CD40L antibodies have proven to be powerful immunosuppressive agents in nonhuman primates but unfortunately perturb blood coagulation. Neither the therapeutic nor the prothrombotic mechanism of anti-CD40L is defined sufficiently to determine whether these effects can be uncoupled. Recent evidence suggests that the Fc region of anti-CD40L antibodies interacting with Fc receptors plays an important role in stabilizing platelet aggregates. An Fc-disabled, aglycosylated anti-CD40L heavy chain variant was therefore created to determine whether it might still be useful in promoting transplantation tolerance. In a number of mouse models an engineered aglycosyl anti-CD40L recapitulated the effects of the intact anti-CD40L antibody in tolerance protocols involving transplantation of allogeneic bone marrow and skin. In contrast, another anti-CD40L variant with a conventional rat γ2b heavy chain was less effective in ensuring long-term skin graft survival, possibly associated with its faster clearance from the circulation. These results show that short pulses of anti-CD40L antibody therapy may still be useful in tolerance protocols even when the Fc region is disabled.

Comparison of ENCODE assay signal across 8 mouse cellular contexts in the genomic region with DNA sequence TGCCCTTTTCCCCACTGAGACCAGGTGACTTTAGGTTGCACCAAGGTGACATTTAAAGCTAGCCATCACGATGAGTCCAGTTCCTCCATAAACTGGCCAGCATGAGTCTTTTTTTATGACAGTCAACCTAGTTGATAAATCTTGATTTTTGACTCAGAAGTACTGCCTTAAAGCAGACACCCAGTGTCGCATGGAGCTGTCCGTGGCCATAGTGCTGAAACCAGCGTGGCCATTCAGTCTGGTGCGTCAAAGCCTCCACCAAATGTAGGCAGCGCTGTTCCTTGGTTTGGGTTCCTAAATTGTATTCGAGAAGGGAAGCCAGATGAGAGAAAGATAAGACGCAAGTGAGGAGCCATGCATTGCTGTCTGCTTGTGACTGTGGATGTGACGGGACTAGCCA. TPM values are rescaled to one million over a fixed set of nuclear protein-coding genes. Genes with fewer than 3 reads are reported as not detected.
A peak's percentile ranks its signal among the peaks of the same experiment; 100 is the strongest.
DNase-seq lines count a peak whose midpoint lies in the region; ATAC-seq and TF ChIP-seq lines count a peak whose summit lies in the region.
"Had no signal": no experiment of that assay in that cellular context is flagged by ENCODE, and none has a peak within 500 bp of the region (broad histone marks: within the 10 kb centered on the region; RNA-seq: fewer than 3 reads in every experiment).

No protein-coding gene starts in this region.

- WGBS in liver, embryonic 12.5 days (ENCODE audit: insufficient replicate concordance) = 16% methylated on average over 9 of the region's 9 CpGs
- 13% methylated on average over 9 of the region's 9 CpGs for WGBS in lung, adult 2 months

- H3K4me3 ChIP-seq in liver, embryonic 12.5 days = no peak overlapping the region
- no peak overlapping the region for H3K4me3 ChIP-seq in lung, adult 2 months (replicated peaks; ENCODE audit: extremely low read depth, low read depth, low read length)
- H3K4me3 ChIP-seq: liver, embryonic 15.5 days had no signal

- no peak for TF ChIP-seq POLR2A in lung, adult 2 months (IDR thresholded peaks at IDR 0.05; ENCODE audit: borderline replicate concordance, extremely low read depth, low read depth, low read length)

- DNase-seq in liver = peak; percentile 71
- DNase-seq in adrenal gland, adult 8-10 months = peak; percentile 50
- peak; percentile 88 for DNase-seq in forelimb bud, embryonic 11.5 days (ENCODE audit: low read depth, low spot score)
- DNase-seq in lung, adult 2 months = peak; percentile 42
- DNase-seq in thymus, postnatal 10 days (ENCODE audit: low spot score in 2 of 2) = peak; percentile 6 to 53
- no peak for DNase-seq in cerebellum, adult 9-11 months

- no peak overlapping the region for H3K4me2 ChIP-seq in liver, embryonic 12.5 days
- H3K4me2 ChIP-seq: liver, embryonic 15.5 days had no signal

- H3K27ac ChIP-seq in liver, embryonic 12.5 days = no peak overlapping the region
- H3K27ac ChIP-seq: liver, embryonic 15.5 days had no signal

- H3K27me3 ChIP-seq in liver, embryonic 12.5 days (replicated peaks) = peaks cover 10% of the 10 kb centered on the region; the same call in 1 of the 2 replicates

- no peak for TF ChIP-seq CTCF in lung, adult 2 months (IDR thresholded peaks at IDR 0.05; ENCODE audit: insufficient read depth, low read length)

- Allograft tolerance
- Anti-CD154 monoclonal antibody
- Transplant immunology
- Transplant tolerance
- Venous thromboembolism